Essential Concepts in Clinical Research,
Edition 2 Randomised Controlled Trials and Observational Epidemiology
By Kenneth Schulz, PhD, MBA and David A. Grimes, MD

Publication Date: 24 Sep 2018

This practical guide speaks to two audiences: those who read and those who conduct research. Clinicians are medical detectives by training. For each patient, they assemble clinical clues to establish causes of signs and symptoms. The task involves both clinical acumen and knowledge of medical research. This book helps guide clinicians through this detective work, by enabling them to make sense of research and to review medical literature critically. It will also be invaluable to researchers who conduct clinical research, particularly randomized controlled trials.

Building on previously published, peer-reviewed articles from The Lancet, this handbook is essential for busy clinicians and active researchers interested in research methods.

Key Features

  • Written by leaders in the field of clinical research who have published extensively with authorship of hundreds of articles in medical journals.
  • The authorship includes one of the three authors of the CONSORT guidelines for the reporting of randomized controlled trials.
  • The book presents the essential concepts to a wide array of topics including randomized control trials, descriptive studies, cohort studies, case-control studies, bias, and screening tests.
  • The book utilises a readable and humorous prose style, lightening what can be a difficult area for clinical readers.
  • Derived from decades of teaching clinical research in seminar settings the book will empower clinicians to make sense of, and critically appraise, current medical research and will enable researchers to enrich the quality of their work.

New Features

For this Second Edition, the authors have revised and updated the original 16 chapters and added six new chapters. For busy clinicians and active researchers interested in research methods, this book provides helpful tools to derive satisfaction - indeed, fun - from clinical science.

About the author
By Kenneth Schulz, PhD, MBA, Distinguished Scientist, FHI360, Durham, North Carolina, USA; Clinical Professor, Department of Obstetrics & Gynecology, University of North Carolina School of Medicine, Chapel Hill, NC, USA and David A. Grimes, MD, Clinical Professor, Department of Obstetrics and Gynecology, University of North Carolina School of Medicine, Chapel Hill, NC, USA
Table of Contents


1. An overview of clinical research: the lay of the land

Observational studies

2. Descriptive studies: what they can and cannot do

3. Bias and causal associations in observational research

4. Cohort studies: marching towards outcomes

5. Case-control studies: research in reverse

6. Finding controls for case-control studies: compared to what?

7. Limitations of observational epidemiology

Screening tests

8. Uses and abuses of screening tests

9. Refining clinical diagnosis with likelihood ratios

Randomized controlled trials

10. Boosting participant recruitment in trials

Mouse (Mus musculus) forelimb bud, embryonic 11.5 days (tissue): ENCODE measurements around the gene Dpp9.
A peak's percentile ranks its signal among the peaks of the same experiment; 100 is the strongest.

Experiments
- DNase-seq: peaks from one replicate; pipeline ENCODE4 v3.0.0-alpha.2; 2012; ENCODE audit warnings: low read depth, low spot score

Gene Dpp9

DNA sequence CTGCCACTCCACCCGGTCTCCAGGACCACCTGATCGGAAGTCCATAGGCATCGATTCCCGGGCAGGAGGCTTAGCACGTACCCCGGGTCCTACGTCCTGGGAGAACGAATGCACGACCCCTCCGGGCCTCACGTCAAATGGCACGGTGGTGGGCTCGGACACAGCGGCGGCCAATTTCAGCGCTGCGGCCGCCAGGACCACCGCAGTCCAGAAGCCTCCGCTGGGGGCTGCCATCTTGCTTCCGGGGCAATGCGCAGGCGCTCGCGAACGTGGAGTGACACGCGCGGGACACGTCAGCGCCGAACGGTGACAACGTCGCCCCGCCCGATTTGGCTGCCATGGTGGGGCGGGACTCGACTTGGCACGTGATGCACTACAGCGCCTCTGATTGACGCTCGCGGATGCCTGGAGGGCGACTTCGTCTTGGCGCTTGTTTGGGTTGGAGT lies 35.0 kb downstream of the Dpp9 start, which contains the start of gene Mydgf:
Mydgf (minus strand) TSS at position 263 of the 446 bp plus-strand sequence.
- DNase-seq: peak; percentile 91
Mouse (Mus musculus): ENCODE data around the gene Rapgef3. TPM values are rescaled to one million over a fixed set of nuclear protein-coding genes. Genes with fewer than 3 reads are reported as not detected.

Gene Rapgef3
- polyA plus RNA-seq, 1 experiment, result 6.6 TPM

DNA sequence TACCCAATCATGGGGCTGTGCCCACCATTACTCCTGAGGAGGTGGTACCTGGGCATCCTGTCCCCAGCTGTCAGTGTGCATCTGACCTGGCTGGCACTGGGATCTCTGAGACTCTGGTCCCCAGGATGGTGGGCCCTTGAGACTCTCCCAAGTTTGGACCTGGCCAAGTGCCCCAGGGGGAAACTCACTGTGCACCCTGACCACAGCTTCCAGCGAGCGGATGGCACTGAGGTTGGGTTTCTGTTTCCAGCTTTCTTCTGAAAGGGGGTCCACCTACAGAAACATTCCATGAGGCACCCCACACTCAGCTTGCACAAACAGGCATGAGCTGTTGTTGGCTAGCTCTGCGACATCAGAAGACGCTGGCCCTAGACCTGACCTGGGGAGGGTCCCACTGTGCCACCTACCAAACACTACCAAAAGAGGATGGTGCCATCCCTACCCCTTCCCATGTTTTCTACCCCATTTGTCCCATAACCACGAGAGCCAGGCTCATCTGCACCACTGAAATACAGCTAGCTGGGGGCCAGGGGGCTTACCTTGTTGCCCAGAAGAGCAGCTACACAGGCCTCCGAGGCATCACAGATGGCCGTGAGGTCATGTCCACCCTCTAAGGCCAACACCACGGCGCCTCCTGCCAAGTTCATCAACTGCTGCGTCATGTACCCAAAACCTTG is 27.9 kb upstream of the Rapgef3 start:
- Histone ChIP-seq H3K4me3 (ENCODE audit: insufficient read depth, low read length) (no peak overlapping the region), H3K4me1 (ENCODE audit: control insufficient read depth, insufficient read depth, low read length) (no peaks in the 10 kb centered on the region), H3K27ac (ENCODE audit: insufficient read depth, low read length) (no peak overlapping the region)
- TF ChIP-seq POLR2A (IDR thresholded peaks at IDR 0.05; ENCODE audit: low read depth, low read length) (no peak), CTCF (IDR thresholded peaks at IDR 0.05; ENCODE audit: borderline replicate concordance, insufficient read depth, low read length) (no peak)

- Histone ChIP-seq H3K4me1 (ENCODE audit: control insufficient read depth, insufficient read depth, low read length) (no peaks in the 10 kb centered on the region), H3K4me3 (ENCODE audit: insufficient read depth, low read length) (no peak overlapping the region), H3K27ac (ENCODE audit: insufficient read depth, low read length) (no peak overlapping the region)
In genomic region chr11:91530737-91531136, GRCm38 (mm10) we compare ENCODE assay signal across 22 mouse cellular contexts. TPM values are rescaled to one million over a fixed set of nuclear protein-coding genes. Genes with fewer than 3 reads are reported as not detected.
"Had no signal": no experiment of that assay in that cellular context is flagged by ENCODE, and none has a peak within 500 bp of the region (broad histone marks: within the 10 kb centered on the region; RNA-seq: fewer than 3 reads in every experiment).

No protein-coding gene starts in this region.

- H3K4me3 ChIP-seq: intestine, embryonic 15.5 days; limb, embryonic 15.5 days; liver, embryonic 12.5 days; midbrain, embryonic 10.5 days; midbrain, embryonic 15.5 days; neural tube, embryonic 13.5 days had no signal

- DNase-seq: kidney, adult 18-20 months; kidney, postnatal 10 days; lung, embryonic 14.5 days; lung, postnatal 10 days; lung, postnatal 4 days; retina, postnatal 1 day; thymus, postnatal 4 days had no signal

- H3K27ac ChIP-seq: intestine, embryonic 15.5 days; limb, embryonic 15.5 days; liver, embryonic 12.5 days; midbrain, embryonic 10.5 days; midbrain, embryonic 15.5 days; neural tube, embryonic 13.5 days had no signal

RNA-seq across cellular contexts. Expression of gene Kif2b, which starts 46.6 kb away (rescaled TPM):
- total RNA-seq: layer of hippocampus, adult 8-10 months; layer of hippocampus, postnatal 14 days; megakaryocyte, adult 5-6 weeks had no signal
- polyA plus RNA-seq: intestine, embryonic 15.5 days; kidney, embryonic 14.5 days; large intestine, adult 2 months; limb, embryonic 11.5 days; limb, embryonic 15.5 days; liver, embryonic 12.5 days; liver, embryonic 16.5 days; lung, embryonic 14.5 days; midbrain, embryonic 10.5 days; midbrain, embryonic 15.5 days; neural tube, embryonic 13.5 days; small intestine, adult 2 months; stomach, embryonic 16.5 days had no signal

11. Sample size calculations in randomized trials: mandatory and mystical

12. Generation of allocation sequences in randomized trials: chance not choice

13. Generation of allocation sequences in non-double-blinded randomized trials: guarding against guessing

14. Allocation concealment in randomized trials: defending against deciphering

15. Exclusions and losses in randomized trials: sample size slippages

16. Blinding in randomized trials: hiding who got what

17. Implementing treatment blinding in randomized trials

18. Surrogate endpoints and composite outcomes: shortcuts to unknown destinations

19. Multiplicity in randomized trials I: endpoints and treatments

20. Multiplicity in randomized trials II: subgroup and interim analyses

21. Conducting randomized trials as part of a prospective meta-analysis


22. Reporting studies in medical journals: CONSORT and other guidelines

Book Reviews

When you read that the authors of a book were proud to have "escaped the 1970s without owning a leisure suit," you just know it’s going to be good. Clearly, such authors have a different point of view—and a great sense of humor. Essential Concepts in Clinical Research is an accurate title; the book is a pragmatic guide to understanding and evaluating clinical research, and it is excellent. It is easy to read, contains a surprising amount of information for its size, and is well referenced. In addition to explaining the key points of epidemiological and clinical research designs, the book has lots of examples of good practices and bad mistakes, as well as several helpful flowcharts and illustrations. The authors write with humor (they somehow weave ancient Roman toilets and astrology into the mix) and with a great deal of authority. If you need to understand the clinical literature, this is probably the single best guide you can get.

Tom Lang, Tom Lang Communications and Training International

In this text physicians and allied health professionals will find a concise and insightful guide to the design and implementation of clinical research. Clearly written in short easy-to-digest chapters this text differs from other similar publications by providing practical clinical examples from the medical literature that highlight the concepts being discussed. Physicians, pharmacists and other allied health professions will find the insights offered by these authors to be invaluable in interpreting medical literature and established researchers will better understand how to optimize their conduct and interpretation of clinical research.

Robert Reid, Journal of Obstetrics & Gynecology Canada, 2019


Book details
ISBN: 9780702073946
Page Count: 272
Retail Price : £36.99

Clinicians and researchers across a range of specialties. Post graduate students.

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